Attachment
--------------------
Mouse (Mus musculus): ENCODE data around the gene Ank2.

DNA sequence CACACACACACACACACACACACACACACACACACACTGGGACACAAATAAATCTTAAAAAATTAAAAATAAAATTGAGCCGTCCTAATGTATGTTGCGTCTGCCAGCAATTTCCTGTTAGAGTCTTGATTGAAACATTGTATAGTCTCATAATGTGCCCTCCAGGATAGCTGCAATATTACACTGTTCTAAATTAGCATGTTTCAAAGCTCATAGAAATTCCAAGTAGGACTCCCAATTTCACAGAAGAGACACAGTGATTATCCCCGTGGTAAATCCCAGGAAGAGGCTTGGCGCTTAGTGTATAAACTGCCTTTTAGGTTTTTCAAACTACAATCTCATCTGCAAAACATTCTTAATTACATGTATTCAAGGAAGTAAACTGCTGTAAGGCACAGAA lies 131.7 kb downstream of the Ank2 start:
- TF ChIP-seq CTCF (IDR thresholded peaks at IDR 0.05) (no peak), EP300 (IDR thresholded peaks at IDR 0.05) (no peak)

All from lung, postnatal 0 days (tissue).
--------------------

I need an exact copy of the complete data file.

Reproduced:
Mouse (Mus musculus): ENCODE data around the gene Ank2.

DNA sequence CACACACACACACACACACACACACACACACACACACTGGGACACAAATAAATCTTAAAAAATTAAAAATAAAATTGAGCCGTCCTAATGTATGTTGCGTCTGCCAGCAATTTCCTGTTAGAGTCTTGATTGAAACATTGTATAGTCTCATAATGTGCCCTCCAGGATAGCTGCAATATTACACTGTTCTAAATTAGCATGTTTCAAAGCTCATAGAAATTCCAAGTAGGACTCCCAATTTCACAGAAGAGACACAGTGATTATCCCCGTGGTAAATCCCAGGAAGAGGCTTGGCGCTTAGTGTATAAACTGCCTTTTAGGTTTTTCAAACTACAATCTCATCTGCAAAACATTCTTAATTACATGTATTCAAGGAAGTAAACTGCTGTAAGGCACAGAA lies 131.7 kb downstream of the Ank2 start:
- TF ChIP-seq CTCF (IDR thresholded peaks at IDR 0.05) (no peak), EP300 (IDR thresholded peaks at IDR 0.05) (no peak)

All from lung, postnatal 0 days (tissue).